The interplay between efficiency and quality in a service experience is often what separates a merely transactional interaction from a valuable and pleasurable one, writes Patrick Quattlebaum of Adaptive Path.
“The former gets the job done; the latter does so while creating a more human connection and an enduring relationship between service provider and customer. Unfortunately, in most cases efficiency wins out. Most organizations lean heavily on analytical methods to define rigid processes and procedures that are designed to reduce waste and increase predictability in service delivery. This approach views the organization as a machine to be fine-tuned and the customer as a rational actor who enters and exits processes like a rat in a well-designed maze.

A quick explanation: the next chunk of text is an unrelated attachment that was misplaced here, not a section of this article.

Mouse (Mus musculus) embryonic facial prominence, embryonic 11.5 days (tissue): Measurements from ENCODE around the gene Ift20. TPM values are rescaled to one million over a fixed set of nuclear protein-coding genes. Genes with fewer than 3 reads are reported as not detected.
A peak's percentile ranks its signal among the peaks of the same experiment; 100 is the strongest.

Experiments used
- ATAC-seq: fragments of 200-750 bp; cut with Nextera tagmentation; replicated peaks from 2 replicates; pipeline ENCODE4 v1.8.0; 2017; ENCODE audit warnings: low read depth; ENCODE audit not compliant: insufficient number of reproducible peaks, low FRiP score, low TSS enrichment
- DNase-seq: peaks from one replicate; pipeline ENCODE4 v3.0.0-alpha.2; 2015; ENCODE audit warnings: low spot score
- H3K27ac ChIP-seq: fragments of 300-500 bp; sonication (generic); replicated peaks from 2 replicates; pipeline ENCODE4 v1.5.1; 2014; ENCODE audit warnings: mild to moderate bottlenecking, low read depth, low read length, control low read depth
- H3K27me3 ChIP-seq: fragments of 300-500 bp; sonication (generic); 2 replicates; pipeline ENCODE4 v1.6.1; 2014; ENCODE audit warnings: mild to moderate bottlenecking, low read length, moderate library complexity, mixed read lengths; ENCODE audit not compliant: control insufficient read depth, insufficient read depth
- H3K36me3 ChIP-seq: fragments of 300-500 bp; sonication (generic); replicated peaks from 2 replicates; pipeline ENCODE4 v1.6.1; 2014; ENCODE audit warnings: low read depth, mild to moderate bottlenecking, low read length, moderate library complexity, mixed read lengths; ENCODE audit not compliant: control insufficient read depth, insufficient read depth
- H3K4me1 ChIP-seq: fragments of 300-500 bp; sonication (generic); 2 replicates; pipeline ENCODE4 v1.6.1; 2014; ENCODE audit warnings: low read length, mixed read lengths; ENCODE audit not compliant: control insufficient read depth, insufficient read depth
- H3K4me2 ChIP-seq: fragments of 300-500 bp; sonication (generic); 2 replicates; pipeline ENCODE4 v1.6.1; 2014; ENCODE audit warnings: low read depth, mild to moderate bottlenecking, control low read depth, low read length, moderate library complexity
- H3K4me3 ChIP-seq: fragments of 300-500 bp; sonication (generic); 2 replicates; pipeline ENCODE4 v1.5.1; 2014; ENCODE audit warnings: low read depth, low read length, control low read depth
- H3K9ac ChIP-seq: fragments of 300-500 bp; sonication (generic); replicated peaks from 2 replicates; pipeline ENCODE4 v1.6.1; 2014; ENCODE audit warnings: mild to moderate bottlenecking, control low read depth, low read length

Yet, customers are less rational than they would like to admit and more complicated (i.e., human) than process engineers would prefer. Much of this derives from how the unconscious mind affects behavior. […] And, the unconscious mind is not only molded by individual experience, but by societal norms and rituals deeply embedded within a culture.”